Nfld. & Labrador

A cod quality experiment in Bonavista: A Land & Sea archival special

From 1984, see an episode about a program aimed at improving the quality of fish caught offshore — and how there were growing pains.

From 1984, an episode about how longliners were trying to improve fish quality

In the early 1980s, Bonavista was a testing ground for new quality control regulations for the Newfoundland and Labrador fishery. (CBC)

In 1985, Newfoundland and Labrador's government brought in fish quality regulations that applied across the province.

But a year earlier, those regulations were being put into place in Bonavista — sometimes successfully, sometimes controversially. That experiment was the focus of this 1984 archival episode of Land & Sea, which you can view below. 

Those rules — which included stipulations on how fish would be processed at sea and a grading system — were meant to improve the quality, and therefore the price, of fish caught off the province's shores. Similar quality regulations had been in place in Iceland and Norway in the 1920s.

For longliner fishermen, things were actually going well — admittedly, despite expectations.

There had been concerns that fish stayed in the gillnets too long, and got too roughed up coming onto the boat, for the quality to be good.

The regulations meant more work on the boat, including bleeding out fish and icing them in the hold. (CBC)

Fisherman Rex Haley, however, felt that didn't have to be the case. It was all in the handling and the care taken with the catches, Haley said.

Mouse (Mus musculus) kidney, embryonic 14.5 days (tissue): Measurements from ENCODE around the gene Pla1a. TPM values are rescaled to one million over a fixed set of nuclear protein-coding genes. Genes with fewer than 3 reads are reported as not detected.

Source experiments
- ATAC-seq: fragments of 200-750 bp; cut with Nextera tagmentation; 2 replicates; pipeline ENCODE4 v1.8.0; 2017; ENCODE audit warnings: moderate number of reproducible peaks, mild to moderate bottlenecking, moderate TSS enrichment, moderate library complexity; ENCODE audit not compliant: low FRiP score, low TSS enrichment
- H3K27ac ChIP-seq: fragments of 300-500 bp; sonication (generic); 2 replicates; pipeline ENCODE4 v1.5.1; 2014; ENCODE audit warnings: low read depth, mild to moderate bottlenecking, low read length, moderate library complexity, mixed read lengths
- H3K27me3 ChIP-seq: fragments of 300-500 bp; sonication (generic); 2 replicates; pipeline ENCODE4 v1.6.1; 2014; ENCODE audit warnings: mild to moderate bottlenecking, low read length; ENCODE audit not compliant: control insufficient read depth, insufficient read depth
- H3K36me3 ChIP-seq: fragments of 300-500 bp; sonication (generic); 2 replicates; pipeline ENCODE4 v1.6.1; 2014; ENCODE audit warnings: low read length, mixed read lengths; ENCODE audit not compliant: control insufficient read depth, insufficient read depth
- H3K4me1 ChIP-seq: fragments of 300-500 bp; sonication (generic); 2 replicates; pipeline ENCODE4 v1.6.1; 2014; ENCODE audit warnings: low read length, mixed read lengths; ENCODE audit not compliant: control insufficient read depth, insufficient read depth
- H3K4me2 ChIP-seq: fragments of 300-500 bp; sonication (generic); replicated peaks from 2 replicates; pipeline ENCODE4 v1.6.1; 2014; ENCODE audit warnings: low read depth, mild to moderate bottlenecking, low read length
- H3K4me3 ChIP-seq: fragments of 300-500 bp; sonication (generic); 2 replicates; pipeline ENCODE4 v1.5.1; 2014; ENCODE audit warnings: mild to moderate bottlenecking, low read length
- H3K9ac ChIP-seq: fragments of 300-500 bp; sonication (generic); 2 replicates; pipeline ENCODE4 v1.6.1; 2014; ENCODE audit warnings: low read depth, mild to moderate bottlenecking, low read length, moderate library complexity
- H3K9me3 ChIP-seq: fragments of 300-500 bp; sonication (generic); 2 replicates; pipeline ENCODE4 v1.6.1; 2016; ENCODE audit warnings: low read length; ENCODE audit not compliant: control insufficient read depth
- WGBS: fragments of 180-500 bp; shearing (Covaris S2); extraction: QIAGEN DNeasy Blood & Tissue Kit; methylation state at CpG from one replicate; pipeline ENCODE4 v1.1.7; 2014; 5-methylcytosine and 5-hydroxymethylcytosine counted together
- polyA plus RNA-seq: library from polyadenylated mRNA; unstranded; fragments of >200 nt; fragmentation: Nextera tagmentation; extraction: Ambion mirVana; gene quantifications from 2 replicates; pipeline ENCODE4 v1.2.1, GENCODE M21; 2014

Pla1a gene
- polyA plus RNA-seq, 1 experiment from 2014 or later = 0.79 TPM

'Time for the fishermen to smarten up'

Haley had to hire another hand because of the additional on-boat work that the new regulations required, but he said he expected that to balance out with better quality fish, the ability to haul in more nets, and the time saved on work that would have been done on shore.

"It's worth the few extra dollars that we pay out to that man," he said.

Fish would be graded when they were brought on shore, according to a new system that paid more for higher grade fish. (CBC)

But there were problems with another aspect of the local fishery: the trap fishermen. The process of bringing those fish on board, gutting them, and icing them in the hold was time consuming and slowed down the work.

Trap fisherman Doug Whiffen hoped that the extra work meant higher prices for fish.

"It's going to mean a fair amount of money above the old price, you can see that," Whiffen said. 

"It's time for the fishermen to smarten up and not give away their fish for nothing."

The search for quality: Watch this 1984 episode from Land & Sea: 

But the plant management was concerned, because the quality grading at the time the fish came in wasn't bearing out the next day when the fish were processed.

Disagreements about implementation aside, everyone was on the same page about needing quality control. It was a matter of staying competitive.

"It's all right as long as you can sell bad fish," Haley said of the old ways. 

"But what if the time comes when you can't sell bad fish?"

Plant manager Graham Roome said that the quality of gill net fish had improved dramatically, but there were still concerns about the quality of the trap fish. (CBC)

Much more Land & Sea

Ready for a good binge? Check out our playlist of archival videos on our YouTube channel. 

Feel free to explore what's there. In the meantime, here are some other episodes you may enjoy: 

Read more articles from CBC Newfoundland and Labrador


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